“There was no hint of this horrible decision in his demeanour. He did he appear to me as one who was depressed, let alone contemplating suicide. I am, therefore, understandably shocked by all of this.

“Government condoles with his family, especially his wife and three children. While we will not intrude into their grief over their sad loss, we will stand with them.”
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Illustration: How developing countries and Africa enter into information sharing treaties – Report

By most accounts developing countries especially in Africa are worst hit by illicit financial flows even as multinational companies and rich individuals evade taxes.

The 2015 leaks by the Panama Papers reports showed how many countries had lost huge sums as monies, carted away to offshore accounts and tax heavens.

Indeed, the leak came as a surprise as many countries realised that there were grave loopholes through which they were being short-changed.

Having identified the problem, the solution lied with countries agreeing to share information with one another to checkmate such activities.

The G20 and the Organization for Economic Cooperation and Development (OECD) have drafted a Common Reporting Standard (CRS) to serve as a foundation for a global network of automatic exchange of information.

The goal is to allow a country to exchange the financial information of foreigners, like names, addresses, tax identification numbers and account balance information, at regular intervals with the account holder’s home country government.

That way, a country like Nigeria can know all the businesses being entered into by its citizens in other countries and can monitor the financial flows of such a citizen and companies owned by such individual.

However, this seeming solution to the problem may not be a solution at all for developing countries as a report by Financial Transparency Coalition shows that African countries were being “Blindfolded” in this “fight” against secrecy.

It is not enough to sign the CRS as the report tagged “Unequal Exchange”  showed that countries were not bound by the CRS to automatically share information and as such a pattern had been established over time were rich countries only share information with fellow rich countries.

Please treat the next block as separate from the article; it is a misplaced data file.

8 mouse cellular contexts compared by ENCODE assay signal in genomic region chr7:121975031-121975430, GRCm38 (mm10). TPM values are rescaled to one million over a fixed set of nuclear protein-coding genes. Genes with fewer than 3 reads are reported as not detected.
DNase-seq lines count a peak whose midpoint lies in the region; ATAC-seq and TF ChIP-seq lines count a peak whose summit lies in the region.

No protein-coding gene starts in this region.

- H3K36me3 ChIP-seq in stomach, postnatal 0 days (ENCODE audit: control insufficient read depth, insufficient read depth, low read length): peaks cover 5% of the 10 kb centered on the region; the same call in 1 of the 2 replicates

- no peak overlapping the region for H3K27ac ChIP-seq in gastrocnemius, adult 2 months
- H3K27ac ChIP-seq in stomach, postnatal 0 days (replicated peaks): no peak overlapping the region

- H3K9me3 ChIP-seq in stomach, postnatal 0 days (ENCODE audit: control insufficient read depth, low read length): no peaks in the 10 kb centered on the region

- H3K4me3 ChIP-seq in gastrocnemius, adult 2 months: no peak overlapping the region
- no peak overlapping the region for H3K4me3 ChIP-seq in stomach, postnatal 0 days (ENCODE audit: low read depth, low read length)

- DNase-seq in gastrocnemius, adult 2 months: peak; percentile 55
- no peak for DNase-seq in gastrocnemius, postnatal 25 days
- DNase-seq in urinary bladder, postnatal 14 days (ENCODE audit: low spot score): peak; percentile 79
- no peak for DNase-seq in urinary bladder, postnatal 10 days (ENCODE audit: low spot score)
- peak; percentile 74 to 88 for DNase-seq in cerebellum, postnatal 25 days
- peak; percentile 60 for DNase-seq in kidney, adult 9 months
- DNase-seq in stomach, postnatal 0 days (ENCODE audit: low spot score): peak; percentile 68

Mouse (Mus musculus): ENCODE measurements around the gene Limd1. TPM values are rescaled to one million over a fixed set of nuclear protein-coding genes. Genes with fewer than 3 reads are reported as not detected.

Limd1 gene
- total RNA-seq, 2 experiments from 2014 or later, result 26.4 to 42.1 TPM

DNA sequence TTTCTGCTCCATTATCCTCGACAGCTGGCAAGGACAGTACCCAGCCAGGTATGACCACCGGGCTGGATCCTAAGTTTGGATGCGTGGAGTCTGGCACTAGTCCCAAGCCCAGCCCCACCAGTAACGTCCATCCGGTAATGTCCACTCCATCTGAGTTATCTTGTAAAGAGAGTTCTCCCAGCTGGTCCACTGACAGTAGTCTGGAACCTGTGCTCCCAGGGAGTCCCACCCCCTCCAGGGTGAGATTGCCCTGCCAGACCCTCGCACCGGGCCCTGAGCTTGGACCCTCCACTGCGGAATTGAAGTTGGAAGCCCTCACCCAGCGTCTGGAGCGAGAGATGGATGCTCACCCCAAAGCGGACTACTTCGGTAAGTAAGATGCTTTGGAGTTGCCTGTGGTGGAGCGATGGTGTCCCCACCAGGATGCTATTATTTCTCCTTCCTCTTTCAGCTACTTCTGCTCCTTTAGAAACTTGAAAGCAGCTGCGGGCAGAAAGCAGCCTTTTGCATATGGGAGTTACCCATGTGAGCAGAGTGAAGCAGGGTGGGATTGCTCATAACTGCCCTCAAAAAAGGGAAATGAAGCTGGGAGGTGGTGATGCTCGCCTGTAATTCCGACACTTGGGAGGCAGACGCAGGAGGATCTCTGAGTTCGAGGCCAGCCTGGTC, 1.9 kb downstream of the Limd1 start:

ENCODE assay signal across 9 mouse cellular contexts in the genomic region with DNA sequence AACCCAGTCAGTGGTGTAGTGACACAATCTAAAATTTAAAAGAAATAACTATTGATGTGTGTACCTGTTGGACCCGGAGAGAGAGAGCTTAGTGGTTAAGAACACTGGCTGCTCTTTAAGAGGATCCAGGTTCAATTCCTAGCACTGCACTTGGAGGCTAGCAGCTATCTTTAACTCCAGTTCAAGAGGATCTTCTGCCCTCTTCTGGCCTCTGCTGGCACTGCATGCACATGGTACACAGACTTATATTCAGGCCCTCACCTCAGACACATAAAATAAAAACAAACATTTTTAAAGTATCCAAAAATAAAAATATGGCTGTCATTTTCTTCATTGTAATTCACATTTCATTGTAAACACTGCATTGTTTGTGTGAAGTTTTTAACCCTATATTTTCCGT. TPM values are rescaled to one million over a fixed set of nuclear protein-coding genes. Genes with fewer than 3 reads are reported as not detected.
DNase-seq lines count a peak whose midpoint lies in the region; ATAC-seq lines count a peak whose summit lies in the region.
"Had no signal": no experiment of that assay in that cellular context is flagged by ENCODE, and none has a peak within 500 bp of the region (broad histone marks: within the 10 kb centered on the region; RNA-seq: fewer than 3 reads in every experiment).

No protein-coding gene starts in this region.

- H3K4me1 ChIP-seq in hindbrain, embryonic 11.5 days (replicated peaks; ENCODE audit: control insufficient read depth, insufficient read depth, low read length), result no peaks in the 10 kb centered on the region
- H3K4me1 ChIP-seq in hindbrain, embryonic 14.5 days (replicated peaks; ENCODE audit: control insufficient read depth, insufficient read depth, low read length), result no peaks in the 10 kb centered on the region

Perhaps it could be argued that the rich countries have more financial flows from their countries, but when compared in relation to percentage of Gross Domestic Products (GDP), then developing countries are being ripped off even way more.

For instance, the report quoted that: “the Democratic Republic of Congo had nearly five times more offshore wealth connected to the Swiss Leaks scandal than Germany, when considered as a percentage of GDP.

“Similarly, the exposure of Central African Republic was eleven times that of the USA and the figure for Kenya nine times that of Canada. The list goes on.

“And this is not a theoretical concern. With the information made available through Swiss Leaks, in 2015 Spain claimed it recovered roughly 340 million dollars in taxes and fines.

“When applying a similar rate of return to the money connected to Sierra Leone, for example, the potential revenue could be about 4.95 million dollars

“Though 5 million dollars may sound paltry at the onset, the fact that the potential tax revenue from just one bank in just one secrecy jurisdiction could equate to roughly 19 per cent of the country’s health budget is simply shocking,” it stated.

An estimate from the report shows that about 33 per cent of all assets of the Middle East and Africa are held offshore while Latin America has 25 per cent of its assets offshore.

One then wonders why the pattern of information flows seems to favour the developed countries like the U.S. and other European nations while the developing countries of Africa who suffer the most are left blindfolded and in the dark.

In Africa, only South Africa had established sharing relationships with European countries: Nigeria just signed the report but it is said to come into effect in 2018.

According to the statistical map made available by the report, no other African country was receiving any information from the rich economies.

Conceivably, these information sharing treaties, developed by the Western countries are originally skewed to further favour the developed countries rather than the developing countries.

According to the report: “When the OECD and G20 began designing the CRS, they did so without meaningful consultation of low-income countries.